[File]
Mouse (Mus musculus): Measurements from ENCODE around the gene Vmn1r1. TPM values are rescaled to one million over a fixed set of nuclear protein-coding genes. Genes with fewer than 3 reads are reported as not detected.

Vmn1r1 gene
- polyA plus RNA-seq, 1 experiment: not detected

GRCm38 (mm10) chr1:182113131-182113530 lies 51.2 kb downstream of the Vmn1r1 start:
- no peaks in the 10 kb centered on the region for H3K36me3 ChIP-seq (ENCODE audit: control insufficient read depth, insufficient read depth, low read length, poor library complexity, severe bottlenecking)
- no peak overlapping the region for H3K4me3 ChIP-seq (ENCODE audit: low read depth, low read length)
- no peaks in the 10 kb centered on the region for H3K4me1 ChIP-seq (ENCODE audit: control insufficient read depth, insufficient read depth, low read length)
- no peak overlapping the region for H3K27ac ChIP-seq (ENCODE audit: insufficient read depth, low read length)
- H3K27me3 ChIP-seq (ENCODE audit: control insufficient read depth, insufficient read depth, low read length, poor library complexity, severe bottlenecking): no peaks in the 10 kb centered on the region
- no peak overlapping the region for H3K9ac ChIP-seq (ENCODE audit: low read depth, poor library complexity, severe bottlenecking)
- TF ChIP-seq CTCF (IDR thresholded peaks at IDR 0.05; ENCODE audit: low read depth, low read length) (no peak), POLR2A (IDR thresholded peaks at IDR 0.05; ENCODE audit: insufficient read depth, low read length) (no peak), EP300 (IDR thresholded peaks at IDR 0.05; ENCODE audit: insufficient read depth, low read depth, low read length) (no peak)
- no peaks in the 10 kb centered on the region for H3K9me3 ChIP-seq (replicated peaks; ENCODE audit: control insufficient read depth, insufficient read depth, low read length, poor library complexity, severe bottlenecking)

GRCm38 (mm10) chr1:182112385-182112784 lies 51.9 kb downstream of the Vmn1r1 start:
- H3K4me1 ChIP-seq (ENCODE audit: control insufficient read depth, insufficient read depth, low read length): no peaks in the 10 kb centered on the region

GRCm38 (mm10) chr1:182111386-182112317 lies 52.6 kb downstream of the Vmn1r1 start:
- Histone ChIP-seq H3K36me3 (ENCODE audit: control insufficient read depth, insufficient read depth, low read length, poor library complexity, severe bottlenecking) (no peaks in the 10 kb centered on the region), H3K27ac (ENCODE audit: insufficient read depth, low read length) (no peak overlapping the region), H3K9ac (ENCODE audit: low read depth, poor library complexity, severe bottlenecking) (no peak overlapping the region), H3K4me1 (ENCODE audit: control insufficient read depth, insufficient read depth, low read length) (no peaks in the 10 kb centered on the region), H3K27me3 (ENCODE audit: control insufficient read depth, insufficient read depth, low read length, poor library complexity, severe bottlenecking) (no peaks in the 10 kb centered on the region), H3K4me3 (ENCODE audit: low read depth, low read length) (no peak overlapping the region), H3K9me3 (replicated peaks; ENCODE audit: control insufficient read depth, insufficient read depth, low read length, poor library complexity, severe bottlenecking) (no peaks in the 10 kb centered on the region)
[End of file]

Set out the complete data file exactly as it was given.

Mouse (Mus musculus): Measurements from ENCODE around the gene Vmn1r1. TPM values are rescaled to one million over a fixed set of nuclear protein-coding genes. Genes with fewer than 3 reads are reported as not detected.

Vmn1r1 gene
- polyA plus RNA-seq, 1 experiment: not detected

GRCm38 (mm10) chr1:182113131-182113530 lies 51.2 kb downstream of the Vmn1r1 start:
- no peaks in the 10 kb centered on the region for H3K36me3 ChIP-seq (ENCODE audit: control insufficient read depth, insufficient read depth, low read length, poor library complexity, severe bottlenecking)
- no peak overlapping the region for H3K4me3 ChIP-seq (ENCODE audit: low read depth, low read length)
- no peaks in the 10 kb centered on the region for H3K4me1 ChIP-seq (ENCODE audit: control insufficient read depth, insufficient read depth, low read length)
- no peak overlapping the region for H3K27ac ChIP-seq (ENCODE audit: insufficient read depth, low read length)
- H3K27me3 ChIP-seq (ENCODE audit: control insufficient read depth, insufficient read depth, low read length, poor library complexity, severe bottlenecking): no peaks in the 10 kb centered on the region
- no peak overlapping the region for H3K9ac ChIP-seq (ENCODE audit: low read depth, poor library complexity, severe bottlenecking)
- TF ChIP-seq CTCF (IDR thresholded peaks at IDR 0.05; ENCODE audit: low read depth, low read length) (no peak), POLR2A (IDR thresholded peaks at IDR 0.05; ENCODE audit: insufficient read depth, low read length) (no peak), EP300 (IDR thresholded peaks at IDR 0.05; ENCODE audit: insufficient read depth, low read depth, low read length) (no peak)
- no peaks in the 10 kb centered on the region for H3K9me3 ChIP-seq (replicated peaks; ENCODE audit: control insufficient read depth, insufficient read depth, low read length, poor library complexity, severe bottlenecking)

GRCm38 (mm10) chr1:182112385-182112784 lies 51.9 kb downstream of the Vmn1r1 start:
- H3K4me1 ChIP-seq (ENCODE audit: control insufficient read depth, insufficient read depth, low read length): no peaks in the 10 kb centered on the region

GRCm38 (mm10) chr1:182111386-182112317 lies 52.6 kb downstream of the Vmn1r1 start:
- Histone ChIP-seq H3K36me3 (ENCODE audit: control insufficient read depth, insufficient read depth, low read length, poor library complexity, severe bottlenecking) (no peaks in the 10 kb centered on the region), H3K27ac (ENCODE audit: insufficient read depth, low read length) (no peak overlapping the region), H3K9ac (ENCODE audit: low read depth, poor library complexity, severe bottlenecking) (no peak overlapping the region), H3K4me1 (ENCODE audit: control insufficient read depth, insufficient read depth, low read length) (no peaks in the 10 kb centered on the region), H3K27me3 (ENCODE audit: control insufficient read depth, insufficient read depth, low read length, poor library complexity, severe bottlenecking) (no peaks in the 10 kb centered on the region), H3K4me3 (ENCODE audit: low read depth, low read length) (no peak overlapping the region), H3K9me3 (replicated peaks; ENCODE audit: control insufficient read depth, insufficient read depth, low read length, poor library complexity, severe bottlenecking) (no peaks in the 10 kb centered on the region)